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Can you Make White Wine out of Red Grapes?

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Question from Ericka: Someone told me that they make white wine out of red grapes. Is that true? 

Reply: Hi, Ericka. Thanks for writing! Yup – it’s true. However, the vast majority of white wine is made from “white” (they look green or yellow-green when they’re ripe, like the grapes you get at the grocery) varieties. 

Unfortunately, this is the wrong time of the year for me to show you that the juice of dark wine grapes is clear. All of the grapes are tiny and green right now. They’ll start changing color mid to late July. But, anyway, if you squeeze a dark grape you’ll see that the juice is just as clear as a tear drop almost every time (there’s a handful of dark grapes with red juice – they’re called teinturier varieties – best known is Alicante Bouschet). 

The most famous example of white wine made from red grapes is sparkling wine. Of the three traditional grapes, Chardonnay, Pinot Noir and Pinot Meunier, two are dark. The grapes are harvested at a low sugar, compared to grapes for table wine, so there’s little chance that the color will begin to bleed from the skins to the juice. Then, the grape clusters are pressed (squeezed) extremely gently, to separate liquid from solid. Et voilà – very pale white juice ready to be converted to wine! Blanc de Blancs is all Chardonnay. Blanc de Noirs and Rosé are Pinot Noir and/or Pinot Meunier.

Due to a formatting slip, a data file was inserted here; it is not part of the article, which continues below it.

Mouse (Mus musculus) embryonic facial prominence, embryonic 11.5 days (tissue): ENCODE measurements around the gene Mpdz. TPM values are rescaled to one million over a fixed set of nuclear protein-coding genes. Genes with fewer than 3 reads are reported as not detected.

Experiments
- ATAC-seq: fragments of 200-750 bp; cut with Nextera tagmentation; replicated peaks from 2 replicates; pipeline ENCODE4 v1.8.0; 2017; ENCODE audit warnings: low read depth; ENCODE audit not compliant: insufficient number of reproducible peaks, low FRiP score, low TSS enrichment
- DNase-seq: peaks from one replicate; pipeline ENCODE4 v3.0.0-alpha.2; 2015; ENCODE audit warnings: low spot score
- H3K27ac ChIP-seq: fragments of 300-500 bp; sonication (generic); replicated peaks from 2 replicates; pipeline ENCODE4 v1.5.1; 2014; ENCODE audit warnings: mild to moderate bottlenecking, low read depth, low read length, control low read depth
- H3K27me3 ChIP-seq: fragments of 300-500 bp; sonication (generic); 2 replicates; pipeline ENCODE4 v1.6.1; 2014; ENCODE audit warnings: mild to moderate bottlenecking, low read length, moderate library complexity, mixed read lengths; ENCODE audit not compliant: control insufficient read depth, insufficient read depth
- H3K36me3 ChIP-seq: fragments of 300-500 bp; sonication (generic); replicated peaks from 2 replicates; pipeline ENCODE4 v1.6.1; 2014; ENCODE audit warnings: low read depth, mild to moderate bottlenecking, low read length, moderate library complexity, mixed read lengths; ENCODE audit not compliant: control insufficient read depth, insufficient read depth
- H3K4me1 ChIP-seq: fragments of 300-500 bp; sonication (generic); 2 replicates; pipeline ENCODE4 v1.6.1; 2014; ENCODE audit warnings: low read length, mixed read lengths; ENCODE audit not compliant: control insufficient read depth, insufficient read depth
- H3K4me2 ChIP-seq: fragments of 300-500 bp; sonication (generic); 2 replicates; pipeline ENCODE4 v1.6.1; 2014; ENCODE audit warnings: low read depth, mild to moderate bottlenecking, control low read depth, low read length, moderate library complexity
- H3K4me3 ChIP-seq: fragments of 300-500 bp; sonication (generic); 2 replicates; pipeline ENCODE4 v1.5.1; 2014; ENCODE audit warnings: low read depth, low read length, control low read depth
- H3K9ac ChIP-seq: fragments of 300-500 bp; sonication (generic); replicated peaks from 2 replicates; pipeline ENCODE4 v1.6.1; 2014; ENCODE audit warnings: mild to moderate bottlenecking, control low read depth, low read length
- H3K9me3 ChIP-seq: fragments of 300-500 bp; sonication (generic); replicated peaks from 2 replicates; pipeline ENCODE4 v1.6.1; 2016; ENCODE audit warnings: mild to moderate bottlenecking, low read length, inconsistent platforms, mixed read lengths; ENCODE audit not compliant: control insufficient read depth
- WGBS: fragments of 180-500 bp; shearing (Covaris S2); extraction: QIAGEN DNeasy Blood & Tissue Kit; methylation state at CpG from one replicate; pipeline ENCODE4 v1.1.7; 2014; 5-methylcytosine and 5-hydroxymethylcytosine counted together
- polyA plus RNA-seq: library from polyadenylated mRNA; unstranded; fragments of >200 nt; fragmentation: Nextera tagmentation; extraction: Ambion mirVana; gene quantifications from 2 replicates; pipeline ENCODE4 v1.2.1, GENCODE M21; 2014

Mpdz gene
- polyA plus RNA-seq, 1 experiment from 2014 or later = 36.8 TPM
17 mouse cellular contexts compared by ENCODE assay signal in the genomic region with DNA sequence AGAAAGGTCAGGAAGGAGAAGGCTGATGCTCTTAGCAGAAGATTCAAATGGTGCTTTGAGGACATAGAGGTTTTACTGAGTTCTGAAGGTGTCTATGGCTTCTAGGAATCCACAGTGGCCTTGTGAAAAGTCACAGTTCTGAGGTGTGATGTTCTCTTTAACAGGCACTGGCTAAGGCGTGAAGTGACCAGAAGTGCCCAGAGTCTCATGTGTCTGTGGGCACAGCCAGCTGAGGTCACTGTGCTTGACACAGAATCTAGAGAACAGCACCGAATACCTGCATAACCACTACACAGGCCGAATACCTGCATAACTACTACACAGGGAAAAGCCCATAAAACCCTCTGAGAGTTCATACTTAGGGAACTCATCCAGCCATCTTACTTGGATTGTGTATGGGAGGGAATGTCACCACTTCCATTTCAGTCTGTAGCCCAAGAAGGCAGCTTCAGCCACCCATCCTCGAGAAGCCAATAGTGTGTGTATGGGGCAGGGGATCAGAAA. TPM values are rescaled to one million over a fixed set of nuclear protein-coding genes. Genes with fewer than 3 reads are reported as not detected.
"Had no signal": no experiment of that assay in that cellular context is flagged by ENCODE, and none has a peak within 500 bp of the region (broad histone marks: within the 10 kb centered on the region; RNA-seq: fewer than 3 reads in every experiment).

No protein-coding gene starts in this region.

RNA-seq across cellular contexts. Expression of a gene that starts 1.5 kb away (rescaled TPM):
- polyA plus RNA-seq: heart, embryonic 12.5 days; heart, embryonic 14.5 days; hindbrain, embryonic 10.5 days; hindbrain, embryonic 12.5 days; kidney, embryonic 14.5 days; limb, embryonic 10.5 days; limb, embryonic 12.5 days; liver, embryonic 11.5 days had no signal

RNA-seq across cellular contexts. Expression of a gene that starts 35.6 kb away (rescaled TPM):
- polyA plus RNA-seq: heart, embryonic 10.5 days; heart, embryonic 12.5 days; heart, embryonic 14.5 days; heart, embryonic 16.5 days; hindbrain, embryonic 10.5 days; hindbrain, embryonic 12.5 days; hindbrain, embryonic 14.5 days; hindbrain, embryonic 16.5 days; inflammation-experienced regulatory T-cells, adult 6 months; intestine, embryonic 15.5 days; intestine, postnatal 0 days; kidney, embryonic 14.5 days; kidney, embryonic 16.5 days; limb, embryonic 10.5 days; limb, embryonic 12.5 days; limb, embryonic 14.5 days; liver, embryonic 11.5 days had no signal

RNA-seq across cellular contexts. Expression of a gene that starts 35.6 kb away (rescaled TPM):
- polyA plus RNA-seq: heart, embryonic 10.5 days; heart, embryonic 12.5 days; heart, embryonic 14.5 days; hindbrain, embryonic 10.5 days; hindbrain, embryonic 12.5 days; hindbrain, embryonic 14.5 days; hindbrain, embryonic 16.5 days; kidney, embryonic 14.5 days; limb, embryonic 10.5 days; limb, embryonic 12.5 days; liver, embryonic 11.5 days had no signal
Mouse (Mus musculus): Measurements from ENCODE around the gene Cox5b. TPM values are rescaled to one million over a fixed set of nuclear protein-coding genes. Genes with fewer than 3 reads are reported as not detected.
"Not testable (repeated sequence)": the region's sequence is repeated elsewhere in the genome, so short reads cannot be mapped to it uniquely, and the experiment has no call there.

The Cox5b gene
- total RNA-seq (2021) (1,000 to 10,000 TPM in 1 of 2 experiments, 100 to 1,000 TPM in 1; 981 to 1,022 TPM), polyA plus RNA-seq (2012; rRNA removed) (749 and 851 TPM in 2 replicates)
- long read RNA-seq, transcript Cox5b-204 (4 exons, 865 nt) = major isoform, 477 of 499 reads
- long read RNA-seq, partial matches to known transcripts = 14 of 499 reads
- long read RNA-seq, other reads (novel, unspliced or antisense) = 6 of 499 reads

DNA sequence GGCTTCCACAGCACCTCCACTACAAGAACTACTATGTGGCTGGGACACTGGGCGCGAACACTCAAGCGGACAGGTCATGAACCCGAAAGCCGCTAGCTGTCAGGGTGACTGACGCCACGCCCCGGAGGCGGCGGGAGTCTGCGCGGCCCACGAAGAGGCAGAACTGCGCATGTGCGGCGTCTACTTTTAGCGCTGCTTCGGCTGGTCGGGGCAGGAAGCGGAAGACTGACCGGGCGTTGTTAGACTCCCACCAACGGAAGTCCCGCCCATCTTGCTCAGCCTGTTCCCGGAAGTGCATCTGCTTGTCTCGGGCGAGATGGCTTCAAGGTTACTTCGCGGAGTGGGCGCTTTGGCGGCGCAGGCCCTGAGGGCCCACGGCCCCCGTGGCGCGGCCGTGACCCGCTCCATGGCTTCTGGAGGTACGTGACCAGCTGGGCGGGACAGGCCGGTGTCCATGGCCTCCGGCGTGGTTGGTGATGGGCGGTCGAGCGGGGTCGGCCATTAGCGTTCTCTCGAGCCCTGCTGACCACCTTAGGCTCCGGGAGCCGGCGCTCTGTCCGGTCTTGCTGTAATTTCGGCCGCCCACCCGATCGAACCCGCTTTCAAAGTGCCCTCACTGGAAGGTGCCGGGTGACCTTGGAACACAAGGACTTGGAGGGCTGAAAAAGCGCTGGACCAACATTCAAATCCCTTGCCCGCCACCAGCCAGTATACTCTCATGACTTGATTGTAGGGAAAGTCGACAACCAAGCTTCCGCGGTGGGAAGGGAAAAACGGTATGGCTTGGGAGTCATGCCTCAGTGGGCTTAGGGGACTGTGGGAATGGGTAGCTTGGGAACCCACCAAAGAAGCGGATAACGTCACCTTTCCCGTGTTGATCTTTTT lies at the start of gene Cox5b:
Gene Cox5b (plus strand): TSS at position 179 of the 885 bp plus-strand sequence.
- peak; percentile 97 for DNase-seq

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Is There More than One Kind of Zinfandel?

Question from Sarah: We were at a restaurant and I ordered a glass of Zinfandel. When the wine came it was dark red instead of pink. I decided to go ahead and try it and I didn’t like it at all. It was really bitter and not nice and sweet the way I like it. Luckily my boyfriend liked it okay. Is there more than one kind of Zinfandel? 

Reply: Hi, Sarah. Thanks for writing! I hope they suggested another wine you might enjoy. We don’t want to lose you as a wine lover! 

I guess you could say there’s more than one kind of Zinfandel. Zinfandel is the name of a grape with a dark, nearly black, skin and clear juice – almost every dark-skinned grape has colorless juice. This fact gives the grape great versatility. Depending upon how long the juice and grape skins are in contact, the winemaker can produce white, pink or red wine.

Making White Zinfandel
White Zinfandel, the wine you thought you had ordered, is, strangely enough, pink! Here’s how it works: The winemaker picks the whole cluster of Zinfandel and then runs it through a machine that removes the stems and breaks the grape skins open. Then he transfers this soupy mixture of juice and skins into a fermentation tank and waits awhile. 

At some point he’ll open a valve to see the color of the juice. When he sees something he likes, he drains all of the juice out of the tank and transfers it to another tank. This is very, very sweet juice – absolutely delicious!  Continue reading